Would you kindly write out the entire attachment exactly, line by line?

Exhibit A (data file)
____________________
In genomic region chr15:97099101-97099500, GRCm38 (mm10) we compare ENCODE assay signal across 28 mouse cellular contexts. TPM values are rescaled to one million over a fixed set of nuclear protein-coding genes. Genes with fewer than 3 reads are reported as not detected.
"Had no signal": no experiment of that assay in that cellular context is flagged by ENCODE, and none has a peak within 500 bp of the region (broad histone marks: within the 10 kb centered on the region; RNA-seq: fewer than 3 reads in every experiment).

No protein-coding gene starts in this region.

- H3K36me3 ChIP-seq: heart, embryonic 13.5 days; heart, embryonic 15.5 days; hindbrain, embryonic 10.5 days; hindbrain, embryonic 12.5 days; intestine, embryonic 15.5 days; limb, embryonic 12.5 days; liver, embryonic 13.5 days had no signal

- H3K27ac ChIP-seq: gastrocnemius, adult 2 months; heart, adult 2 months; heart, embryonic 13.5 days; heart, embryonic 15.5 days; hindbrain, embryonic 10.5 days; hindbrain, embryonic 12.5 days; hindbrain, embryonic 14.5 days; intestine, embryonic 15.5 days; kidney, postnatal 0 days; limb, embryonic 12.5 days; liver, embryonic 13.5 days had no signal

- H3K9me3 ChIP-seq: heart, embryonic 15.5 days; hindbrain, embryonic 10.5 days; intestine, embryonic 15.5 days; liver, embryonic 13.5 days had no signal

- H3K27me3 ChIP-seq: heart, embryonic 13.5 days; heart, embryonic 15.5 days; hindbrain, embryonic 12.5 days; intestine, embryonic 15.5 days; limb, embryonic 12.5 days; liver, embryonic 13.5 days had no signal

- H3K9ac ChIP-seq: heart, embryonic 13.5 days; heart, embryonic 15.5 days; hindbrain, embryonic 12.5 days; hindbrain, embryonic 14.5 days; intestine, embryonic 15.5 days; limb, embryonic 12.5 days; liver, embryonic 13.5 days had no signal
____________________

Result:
In genomic region chr15:97099101-97099500, GRCm38 (mm10) we compare ENCODE assay signal across 28 mouse cellular contexts. TPM values are rescaled to one million over a fixed set of nuclear protein-coding genes. Genes with fewer than 3 reads are reported as not detected.
"Had no signal": no experiment of that assay in that cellular context is flagged by ENCODE, and none has a peak within 500 bp of the region (broad histone marks: within the 10 kb centered on the region; RNA-seq: fewer than 3 reads in every experiment).

No protein-coding gene starts in this region.

- H3K36me3 ChIP-seq: heart, embryonic 13.5 days; heart, embryonic 15.5 days; hindbrain, embryonic 10.5 days; hindbrain, embryonic 12.5 days; intestine, embryonic 15.5 days; limb, embryonic 12.5 days; liver, embryonic 13.5 days had no signal

- H3K27ac ChIP-seq: gastrocnemius, adult 2 months; heart, adult 2 months; heart, embryonic 13.5 days; heart, embryonic 15.5 days; hindbrain, embryonic 10.5 days; hindbrain, embryonic 12.5 days; hindbrain, embryonic 14.5 days; intestine, embryonic 15.5 days; kidney, postnatal 0 days; limb, embryonic 12.5 days; liver, embryonic 13.5 days had no signal

- H3K9me3 ChIP-seq: heart, embryonic 15.5 days; hindbrain, embryonic 10.5 days; intestine, embryonic 15.5 days; liver, embryonic 13.5 days had no signal

- H3K27me3 ChIP-seq: heart, embryonic 13.5 days; heart, embryonic 15.5 days; hindbrain, embryonic 12.5 days; intestine, embryonic 15.5 days; limb, embryonic 12.5 days; liver, embryonic 13.5 days had no signal

- H3K9ac ChIP-seq: heart, embryonic 13.5 days; heart, embryonic 15.5 days; hindbrain, embryonic 12.5 days; hindbrain, embryonic 14.5 days; intestine, embryonic 15.5 days; limb, embryonic 12.5 days; liver, embryonic 13.5 days had no signal